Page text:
Alright, I want some color too.

So, same thing with the Chroma.

I'll go with the same sizes.

Bring them up.

Ah, yes; now the trees are starting to separate from each other.

The nice thing about adding color with the Equalizer tool is you get spatial contrast in color, which is nice.

I'd like for the front to be more colorful, but I can deal with that later after I combine these images.

I'm just dealing with the things near this transition zone now.

Maybe a little more detail back here.

Just like last time, I'll do my detail with an L Mask.

I'll bring up my levels until I find the ones I want there and there, and then bring them down a little.

Use a Parametric Mask so that the darker areas get less of it and the lighter areas get more.

Before, and after.

That's exactly what I wanted.

It looks like it's time to add the sky.

We'll go to the Watermark Module and select tmp.svg This is that file we made.

Okay, there's our sky: nice.

How do we want to apply it? Well, I can't use the L Mask because I've got things that are bright and things that are not-bright in the sky.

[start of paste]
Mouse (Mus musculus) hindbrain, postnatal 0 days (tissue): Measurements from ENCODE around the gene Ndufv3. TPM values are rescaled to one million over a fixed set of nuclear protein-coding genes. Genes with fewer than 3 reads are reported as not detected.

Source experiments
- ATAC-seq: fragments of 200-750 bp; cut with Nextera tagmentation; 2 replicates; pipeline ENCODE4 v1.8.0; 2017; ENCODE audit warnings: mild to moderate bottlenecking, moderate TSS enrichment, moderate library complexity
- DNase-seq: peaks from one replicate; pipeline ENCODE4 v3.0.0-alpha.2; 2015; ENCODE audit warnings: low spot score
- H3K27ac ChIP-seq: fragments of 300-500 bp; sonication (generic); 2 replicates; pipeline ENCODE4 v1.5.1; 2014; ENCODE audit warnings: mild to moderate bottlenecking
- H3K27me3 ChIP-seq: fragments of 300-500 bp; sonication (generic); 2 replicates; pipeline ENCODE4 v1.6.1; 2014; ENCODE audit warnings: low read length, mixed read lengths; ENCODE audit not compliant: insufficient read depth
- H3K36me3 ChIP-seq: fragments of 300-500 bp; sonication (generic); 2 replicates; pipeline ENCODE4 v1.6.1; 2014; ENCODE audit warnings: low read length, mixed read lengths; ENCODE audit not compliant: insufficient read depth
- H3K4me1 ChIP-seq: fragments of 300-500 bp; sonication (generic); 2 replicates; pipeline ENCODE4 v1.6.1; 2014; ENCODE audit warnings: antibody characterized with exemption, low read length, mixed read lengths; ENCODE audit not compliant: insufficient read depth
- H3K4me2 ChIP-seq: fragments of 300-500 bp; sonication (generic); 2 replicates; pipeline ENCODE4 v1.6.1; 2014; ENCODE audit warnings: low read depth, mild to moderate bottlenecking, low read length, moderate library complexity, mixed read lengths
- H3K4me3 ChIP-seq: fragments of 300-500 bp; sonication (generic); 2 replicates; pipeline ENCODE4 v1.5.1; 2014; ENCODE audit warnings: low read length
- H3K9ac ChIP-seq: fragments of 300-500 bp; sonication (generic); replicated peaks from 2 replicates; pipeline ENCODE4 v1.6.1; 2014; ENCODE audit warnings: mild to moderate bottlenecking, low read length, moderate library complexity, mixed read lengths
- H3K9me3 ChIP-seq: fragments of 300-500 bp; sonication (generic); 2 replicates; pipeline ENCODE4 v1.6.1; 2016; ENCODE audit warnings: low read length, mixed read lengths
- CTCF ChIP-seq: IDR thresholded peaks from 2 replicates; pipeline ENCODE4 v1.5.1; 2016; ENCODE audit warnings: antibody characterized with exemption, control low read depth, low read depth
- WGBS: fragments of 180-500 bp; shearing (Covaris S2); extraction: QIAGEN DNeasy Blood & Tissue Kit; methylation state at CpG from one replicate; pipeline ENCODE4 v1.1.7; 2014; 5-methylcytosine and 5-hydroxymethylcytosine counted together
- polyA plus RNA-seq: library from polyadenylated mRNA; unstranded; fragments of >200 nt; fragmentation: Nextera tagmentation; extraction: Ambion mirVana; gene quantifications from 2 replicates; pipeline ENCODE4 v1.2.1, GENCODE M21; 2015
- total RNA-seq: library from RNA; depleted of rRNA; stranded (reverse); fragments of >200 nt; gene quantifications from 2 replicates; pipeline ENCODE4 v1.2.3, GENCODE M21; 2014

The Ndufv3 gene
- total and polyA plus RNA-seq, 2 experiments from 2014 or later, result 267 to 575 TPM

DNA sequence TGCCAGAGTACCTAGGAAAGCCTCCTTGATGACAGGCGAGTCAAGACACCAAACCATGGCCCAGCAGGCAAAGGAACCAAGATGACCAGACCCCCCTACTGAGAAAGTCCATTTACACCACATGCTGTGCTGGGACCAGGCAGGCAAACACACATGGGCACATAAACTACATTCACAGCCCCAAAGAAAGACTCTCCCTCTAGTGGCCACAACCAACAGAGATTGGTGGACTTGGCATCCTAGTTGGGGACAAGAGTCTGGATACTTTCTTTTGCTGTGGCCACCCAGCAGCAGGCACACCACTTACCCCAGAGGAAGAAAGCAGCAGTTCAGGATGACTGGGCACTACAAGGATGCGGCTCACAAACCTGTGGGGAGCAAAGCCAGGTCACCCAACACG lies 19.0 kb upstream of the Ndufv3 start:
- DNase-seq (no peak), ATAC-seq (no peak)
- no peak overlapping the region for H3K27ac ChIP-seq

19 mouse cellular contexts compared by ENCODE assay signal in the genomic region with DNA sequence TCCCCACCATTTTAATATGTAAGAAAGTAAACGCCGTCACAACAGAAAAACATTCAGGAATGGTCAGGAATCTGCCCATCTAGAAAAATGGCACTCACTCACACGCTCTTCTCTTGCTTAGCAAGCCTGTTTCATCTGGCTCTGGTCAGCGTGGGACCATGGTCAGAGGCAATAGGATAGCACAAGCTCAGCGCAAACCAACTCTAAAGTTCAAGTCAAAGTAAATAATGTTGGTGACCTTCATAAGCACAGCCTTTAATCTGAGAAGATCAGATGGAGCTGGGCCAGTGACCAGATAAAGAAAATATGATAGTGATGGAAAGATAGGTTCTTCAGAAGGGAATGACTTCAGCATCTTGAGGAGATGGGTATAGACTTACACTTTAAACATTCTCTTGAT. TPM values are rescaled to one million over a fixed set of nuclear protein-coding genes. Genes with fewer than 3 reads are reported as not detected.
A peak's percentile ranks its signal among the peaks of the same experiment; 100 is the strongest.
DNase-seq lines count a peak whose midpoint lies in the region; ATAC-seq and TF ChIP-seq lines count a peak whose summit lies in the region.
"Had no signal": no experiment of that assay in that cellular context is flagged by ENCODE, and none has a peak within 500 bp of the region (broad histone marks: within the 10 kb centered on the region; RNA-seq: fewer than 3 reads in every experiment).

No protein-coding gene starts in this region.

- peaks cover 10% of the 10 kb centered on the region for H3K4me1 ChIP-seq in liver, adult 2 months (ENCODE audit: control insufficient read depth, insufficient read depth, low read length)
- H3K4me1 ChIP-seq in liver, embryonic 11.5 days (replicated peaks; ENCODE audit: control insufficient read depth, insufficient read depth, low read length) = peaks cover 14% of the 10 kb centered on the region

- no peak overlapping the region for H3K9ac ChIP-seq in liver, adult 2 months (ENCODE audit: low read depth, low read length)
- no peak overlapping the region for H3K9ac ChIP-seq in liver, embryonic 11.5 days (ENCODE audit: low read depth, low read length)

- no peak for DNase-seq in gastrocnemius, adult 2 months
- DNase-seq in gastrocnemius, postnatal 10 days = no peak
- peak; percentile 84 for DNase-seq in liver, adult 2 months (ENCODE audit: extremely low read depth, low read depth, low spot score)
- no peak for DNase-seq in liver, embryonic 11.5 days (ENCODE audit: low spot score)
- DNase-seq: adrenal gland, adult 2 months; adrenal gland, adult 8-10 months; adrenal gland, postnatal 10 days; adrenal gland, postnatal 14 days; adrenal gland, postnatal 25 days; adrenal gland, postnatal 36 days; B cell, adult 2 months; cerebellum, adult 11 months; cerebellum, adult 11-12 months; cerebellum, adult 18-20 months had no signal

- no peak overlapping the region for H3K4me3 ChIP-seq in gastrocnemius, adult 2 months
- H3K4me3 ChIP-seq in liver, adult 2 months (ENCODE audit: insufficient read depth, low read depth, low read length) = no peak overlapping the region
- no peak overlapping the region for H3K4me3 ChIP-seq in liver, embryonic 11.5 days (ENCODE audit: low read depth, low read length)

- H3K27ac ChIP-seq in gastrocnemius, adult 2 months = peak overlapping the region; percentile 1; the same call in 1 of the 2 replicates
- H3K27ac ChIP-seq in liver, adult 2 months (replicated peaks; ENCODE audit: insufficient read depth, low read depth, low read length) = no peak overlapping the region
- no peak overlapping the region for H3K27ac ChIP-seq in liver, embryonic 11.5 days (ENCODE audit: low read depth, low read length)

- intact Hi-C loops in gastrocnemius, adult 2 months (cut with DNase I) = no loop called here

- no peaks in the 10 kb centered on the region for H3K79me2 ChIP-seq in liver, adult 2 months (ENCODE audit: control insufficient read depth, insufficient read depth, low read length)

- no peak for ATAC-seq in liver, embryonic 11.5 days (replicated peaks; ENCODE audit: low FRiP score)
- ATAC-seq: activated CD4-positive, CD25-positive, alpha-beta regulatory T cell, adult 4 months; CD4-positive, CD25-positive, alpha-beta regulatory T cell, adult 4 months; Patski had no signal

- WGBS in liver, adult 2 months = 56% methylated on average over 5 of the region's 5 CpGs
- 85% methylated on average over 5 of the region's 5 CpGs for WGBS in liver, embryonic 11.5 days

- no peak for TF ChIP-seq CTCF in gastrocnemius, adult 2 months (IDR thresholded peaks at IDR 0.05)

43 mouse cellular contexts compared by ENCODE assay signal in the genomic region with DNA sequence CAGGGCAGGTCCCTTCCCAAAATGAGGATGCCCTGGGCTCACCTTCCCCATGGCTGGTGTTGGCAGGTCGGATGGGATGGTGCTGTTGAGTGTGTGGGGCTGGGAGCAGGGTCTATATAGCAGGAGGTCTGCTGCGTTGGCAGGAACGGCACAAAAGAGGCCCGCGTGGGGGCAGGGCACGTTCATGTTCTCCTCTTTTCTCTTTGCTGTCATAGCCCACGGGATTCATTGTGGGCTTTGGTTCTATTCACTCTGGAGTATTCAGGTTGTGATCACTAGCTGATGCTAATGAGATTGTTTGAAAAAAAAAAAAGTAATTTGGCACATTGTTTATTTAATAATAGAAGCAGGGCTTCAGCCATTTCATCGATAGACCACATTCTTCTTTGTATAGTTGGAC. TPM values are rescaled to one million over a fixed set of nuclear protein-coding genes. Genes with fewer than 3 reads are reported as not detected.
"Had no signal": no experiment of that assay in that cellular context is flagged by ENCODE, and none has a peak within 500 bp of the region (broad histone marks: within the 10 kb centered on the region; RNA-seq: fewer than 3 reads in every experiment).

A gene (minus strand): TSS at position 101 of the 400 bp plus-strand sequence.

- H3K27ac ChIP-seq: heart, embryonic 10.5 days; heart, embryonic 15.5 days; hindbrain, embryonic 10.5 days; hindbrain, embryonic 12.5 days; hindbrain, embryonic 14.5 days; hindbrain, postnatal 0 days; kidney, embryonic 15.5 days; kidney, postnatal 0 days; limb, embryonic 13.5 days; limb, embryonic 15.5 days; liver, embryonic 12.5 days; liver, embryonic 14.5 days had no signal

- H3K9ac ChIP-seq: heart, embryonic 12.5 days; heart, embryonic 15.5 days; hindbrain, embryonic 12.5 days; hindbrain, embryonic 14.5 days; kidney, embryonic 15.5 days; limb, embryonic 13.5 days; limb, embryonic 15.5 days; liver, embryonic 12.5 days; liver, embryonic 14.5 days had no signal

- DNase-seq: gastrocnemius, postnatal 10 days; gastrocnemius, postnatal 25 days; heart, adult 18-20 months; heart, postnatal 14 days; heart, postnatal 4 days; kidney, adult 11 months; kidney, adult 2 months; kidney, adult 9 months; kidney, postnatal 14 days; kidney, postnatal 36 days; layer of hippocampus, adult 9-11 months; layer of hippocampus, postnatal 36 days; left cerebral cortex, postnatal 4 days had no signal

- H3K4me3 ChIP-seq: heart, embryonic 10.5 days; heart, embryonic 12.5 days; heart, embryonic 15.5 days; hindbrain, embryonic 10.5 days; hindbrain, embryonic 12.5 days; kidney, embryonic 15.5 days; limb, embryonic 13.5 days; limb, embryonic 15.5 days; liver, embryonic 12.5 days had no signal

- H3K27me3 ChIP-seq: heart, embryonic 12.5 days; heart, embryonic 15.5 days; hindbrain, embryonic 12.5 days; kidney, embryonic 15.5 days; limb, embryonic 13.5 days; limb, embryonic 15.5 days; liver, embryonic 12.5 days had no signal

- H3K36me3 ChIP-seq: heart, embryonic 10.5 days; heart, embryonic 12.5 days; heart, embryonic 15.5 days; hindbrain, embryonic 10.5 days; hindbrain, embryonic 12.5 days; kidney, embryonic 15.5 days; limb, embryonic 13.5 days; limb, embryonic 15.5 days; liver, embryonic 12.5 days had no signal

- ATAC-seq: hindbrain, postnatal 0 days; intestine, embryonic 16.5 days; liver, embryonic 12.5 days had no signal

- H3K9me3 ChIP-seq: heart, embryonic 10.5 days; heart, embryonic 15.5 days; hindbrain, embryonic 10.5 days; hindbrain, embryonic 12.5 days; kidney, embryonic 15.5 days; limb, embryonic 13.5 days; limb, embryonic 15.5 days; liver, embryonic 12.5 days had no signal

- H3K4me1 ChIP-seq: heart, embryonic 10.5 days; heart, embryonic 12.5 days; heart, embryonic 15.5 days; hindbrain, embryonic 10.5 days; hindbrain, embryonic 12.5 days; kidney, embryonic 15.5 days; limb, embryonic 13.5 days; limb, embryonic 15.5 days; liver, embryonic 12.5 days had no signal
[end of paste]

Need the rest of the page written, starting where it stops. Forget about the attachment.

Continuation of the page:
And I've got things that are bright and not-bright down here.

But there is an awful lot of blue in the sky.

So, let's see if we can use the B Channel on the Parametric Mask.

Let's see: tmp.svg We go to Blend; we select Parametric Mask.

And let's go the the B Channel.

We'll use our Mask Indicator to see if that makes a difference.

I'll bring up these levels until I start...

Ah! There we go.


Oh, I'm getting into the sky here.

I'm looking at these two numbers to see how high I can still be and not get into the sky.


Okay, so we'll start there.